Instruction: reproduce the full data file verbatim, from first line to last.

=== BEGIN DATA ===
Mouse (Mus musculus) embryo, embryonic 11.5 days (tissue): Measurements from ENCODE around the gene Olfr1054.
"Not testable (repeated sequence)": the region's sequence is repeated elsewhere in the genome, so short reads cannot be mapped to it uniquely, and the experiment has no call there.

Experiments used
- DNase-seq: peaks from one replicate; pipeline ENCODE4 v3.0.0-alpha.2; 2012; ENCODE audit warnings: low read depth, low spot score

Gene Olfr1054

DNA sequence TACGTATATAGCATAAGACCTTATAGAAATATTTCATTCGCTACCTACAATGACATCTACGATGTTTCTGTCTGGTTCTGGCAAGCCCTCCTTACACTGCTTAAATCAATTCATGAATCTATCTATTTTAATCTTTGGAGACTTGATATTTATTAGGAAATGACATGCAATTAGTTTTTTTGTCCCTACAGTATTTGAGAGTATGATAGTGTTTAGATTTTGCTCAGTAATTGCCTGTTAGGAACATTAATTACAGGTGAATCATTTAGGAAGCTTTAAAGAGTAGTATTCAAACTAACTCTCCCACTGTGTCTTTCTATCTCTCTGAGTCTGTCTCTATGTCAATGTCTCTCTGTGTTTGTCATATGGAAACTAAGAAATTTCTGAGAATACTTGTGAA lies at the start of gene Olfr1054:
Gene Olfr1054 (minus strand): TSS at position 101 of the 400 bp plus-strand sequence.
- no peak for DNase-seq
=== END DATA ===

Mouse (Mus musculus) embryo, embryonic 11.5 days (tissue): Measurements from ENCODE around the gene Olfr1054.
"Not testable (repeated sequence)": the region's sequence is repeated elsewhere in the genome, so short reads cannot be mapped to it uniquely, and the experiment has no call there.

Experiments used
- DNase-seq: peaks from one replicate; pipeline ENCODE4 v3.0.0-alpha.2; 2012; ENCODE audit warnings: low read depth, low spot score

Gene Olfr1054

DNA sequence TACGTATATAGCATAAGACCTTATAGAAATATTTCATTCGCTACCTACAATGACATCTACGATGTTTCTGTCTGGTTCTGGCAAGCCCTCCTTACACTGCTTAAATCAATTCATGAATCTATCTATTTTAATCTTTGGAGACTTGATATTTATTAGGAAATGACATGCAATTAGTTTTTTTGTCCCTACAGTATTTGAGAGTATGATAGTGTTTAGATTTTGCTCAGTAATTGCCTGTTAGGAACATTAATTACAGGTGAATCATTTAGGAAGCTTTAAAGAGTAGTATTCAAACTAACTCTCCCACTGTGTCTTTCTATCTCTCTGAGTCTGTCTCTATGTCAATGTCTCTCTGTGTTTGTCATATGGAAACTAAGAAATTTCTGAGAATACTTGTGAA lies at the start of gene Olfr1054:
Gene Olfr1054 (minus strand): TSS at position 101 of the 400 bp plus-strand sequence.
- no peak for DNase-seq